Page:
The Member of Parliament for Lawra/Nandon, Dr. Benjamin Kunbuor, has called for affirmative action in policy to redress the historical imbalance in Northern Ghana. He said the African Peer Review Report on Ghana testified to this developmental disparity and that should form a core issue in policies for the programme of action of the report.
Dr. Kunbuor made the call when he presented a paper on "Going Back Into The Future - Background To The Issue Of Poverty In Northern Ghana," at a two-day workshop on NEPAD/APRM and Poverty Reduction in Northern Ghana in Tamale on Friday.
The occasion was also used to launch a Manual on "Good Governance and Development for District Assemblies and other Agents of Governance".
The clergy, chiefs, some Members of Parliament, district chief executives, heads of departments and agencies, NGOs and academia from the Northern, Upper East and Upper West regions attended the forum, which was on the theme: "NEPAD/APRM and Poverty Reduction in Northern Ghana".
The Tamale Ecclesiastical Province Pastoral Conference (TEPPCON) a Church NGO dedicated to addressing the spiritual, social, economic and political issues affecting the people of the five Catholic dioceses of the North, organised the workshop with sponsorship from the Konard Adenauer Foundation (KAF), a German NGO.
Dr. Kunbuor said even though the North suffered most from the slave trade, its benefits went to outsiders and this had resulted in the low incomes or no income at all for the people, pointing out; "This is an excess baggage Northern Ghana carried into the colonial and post colonial eras".
He mentioned deficiency and deprivation of both material and non-material resources as some of the factors that accounted for poverty in the North and said there was therefore the need to consider Northern Ghana as a peculiar poverty entity but not as three regions against other regions in Ghana.
Dr. Kunbuor said, "If there is no clear conceptual grounding of what Northern Ghana is, policy interventions and struggle for contest over resource allocation would become meaningless. That is why we can hear statements such as there are poor communities everywhere in Ghana, what then makes our case unique".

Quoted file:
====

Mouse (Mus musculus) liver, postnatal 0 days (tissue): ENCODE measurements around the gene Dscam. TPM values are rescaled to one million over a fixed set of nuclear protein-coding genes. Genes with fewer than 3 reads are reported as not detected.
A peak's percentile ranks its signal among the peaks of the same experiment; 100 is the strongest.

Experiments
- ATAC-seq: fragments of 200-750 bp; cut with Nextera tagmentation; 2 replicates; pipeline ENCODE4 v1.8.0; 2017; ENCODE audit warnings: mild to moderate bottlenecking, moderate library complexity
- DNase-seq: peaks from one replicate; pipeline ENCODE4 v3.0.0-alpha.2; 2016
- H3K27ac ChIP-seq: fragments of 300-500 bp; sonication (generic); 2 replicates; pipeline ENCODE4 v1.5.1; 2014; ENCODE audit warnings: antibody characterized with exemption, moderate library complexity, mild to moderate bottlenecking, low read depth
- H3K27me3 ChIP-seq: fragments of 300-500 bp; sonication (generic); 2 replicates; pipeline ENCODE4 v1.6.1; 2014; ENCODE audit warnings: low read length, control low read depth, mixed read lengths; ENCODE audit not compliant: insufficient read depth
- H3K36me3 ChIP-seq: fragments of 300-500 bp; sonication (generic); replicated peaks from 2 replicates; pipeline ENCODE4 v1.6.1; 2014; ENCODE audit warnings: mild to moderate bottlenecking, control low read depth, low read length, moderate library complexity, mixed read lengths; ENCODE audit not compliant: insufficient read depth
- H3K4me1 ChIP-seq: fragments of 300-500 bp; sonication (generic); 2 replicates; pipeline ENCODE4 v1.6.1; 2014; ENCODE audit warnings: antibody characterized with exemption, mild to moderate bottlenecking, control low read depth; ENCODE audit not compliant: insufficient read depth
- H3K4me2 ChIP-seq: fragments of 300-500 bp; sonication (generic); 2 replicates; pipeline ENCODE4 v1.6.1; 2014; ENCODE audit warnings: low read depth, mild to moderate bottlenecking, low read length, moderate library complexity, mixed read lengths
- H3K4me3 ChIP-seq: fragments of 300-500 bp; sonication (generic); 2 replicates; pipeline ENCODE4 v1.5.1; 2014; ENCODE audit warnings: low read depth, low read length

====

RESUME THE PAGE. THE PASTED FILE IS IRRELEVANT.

The MP noted that the lack of policy to address the pre-colonial, colonial and post-colonial developments, which dissipated resources, also took away the voice and created vulnerability and exclusion.
Mr Donald Amoah, Director of World Neighbours, an NGO, who gave an "overview of the poverty situation in Northern Ghana", said it was unacceptable in the 21st century for people in the North to be suffering from food hunger and called for sustained policy framework to address the situation.
He attributed the marginalisation of the North to Northern politicians, who were polarized on political party lines and were not providing the leadership roles the North needed.
"Northern politicians, especially MPs have failed us. They are not able to influence politics on the ground, because they have varied political opinions.
"We also have weak NGOs, religious organisations, youth groups and traditional rulers to champion the course of the North", he said.
Mr Amoah said party loyalty and considerations was making it impossible for Northerners to have a common voice.
"We are not organised and we are aligning ourselves to political parties in the country to disorganise us. Because of our poverty, we become gullible to their influence", he said.
He called on Northerners to see poverty as their number one enemy and fight a relentless war against it, pointing out that democracy and good governance was all about poverty.
Mr Amoah urged Northerners to sit up and address the issues of poverty themselves, as political leaders had paid lips-service to the poverty situation in the North.